Shepherdstown marks May Day

May 02, 2009|By RICHARD F. BELISLE

SHEPHERDSTOWN, W.Va. -- In the parade were vestal virgins, two guys carrying a long log, people dancing with painted faces and bells on their pants, children and dogs in costume, a woods monster, a green man, the Traveling Wheelbarrows and a guy riding on a chicken.

It was May Day in Shepherdstown.

"It started in my meadow about 15 years ago," said Laura First, an early organizer of the event.

In medieval times, illiterate farm folks tried to protect their planting seasons from evil spirits and the elements with dances. The dances also served as fertility rites.

"If we don't remember the old ways, we can lose our community and touch with the Earth process. If you want it today, you have to create it," First said in explaining why the Shepherdstown festival has continued over the years.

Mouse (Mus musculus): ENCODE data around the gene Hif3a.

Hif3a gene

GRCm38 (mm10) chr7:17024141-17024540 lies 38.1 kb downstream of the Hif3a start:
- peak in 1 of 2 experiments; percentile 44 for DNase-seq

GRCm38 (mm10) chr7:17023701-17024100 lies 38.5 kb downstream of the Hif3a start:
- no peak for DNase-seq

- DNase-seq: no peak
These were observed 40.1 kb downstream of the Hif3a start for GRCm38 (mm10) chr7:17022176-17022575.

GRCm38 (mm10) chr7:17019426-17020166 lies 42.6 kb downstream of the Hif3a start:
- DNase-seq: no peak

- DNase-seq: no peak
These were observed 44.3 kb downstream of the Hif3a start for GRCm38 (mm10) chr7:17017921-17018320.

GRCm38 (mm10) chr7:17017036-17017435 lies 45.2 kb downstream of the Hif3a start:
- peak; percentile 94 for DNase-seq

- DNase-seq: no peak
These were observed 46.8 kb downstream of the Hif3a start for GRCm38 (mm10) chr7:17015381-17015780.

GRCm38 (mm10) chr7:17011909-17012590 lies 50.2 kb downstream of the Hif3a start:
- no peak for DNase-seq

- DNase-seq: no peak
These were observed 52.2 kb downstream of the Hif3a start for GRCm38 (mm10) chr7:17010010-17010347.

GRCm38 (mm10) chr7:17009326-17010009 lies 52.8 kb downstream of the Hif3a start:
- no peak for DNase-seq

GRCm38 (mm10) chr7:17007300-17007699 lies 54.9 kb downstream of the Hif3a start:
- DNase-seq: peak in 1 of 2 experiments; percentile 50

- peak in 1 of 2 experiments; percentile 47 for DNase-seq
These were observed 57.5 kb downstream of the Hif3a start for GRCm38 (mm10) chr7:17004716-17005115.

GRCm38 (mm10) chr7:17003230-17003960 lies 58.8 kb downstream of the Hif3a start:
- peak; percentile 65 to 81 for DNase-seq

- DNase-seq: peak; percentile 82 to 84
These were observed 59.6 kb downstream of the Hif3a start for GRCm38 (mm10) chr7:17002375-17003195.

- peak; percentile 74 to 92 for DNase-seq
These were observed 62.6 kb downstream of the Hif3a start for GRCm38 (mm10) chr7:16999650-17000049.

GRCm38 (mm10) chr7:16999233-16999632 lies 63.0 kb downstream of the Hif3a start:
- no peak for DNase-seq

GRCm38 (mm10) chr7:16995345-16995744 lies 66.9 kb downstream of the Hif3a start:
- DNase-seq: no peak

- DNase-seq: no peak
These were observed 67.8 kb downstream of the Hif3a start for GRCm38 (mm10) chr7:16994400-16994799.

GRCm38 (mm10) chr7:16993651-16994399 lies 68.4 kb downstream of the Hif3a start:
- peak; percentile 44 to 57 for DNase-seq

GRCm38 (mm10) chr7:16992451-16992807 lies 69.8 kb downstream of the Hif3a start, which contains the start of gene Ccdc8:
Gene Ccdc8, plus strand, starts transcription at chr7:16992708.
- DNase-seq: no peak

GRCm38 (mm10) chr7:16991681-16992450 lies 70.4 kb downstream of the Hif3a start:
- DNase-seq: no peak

Lloyd Lachow, 57, of Reisterstown, Md., said he's been celebrating May Day for years. Saturday was his first in Shepherdstown.


Lachow was among several dozen Morris dancers participating in the parade and Maypole dance that followed. The log carried in the parade became the Maypole.

Lachow described Morris dancing as a tradition so old, its history has been lost in the mist of time. It harkens back to a time when man's relationship with the Earth began with spring planting time, he said. It was a rite of simple folk.

"The literati of the time were not involved," he said.

Three types of Morris dancers performed Saturday -- Coxwell, Border and Cloggers.

The dancers brought their own musicians who played an assortment of penny whistles, flutes, an accordion, a concertina, fiddles and a drum.

The Green Man, representing the spirit in life in spring and the renewal of the forest, was played for the 10th year by Mike Pratt of Shepherdstown.

Shepherdstown Mayor Jim Auxer read a proclamation marking Arbor Day in Shepherdstown and denoting the town a "tree city." He pointed to the $1.1 million streetscape renovation project under way on the town's main street that includes the planting of dozens of trees.

"Whenever trees are planted, it's a source of joy and spiritual renewal," Auxer said.

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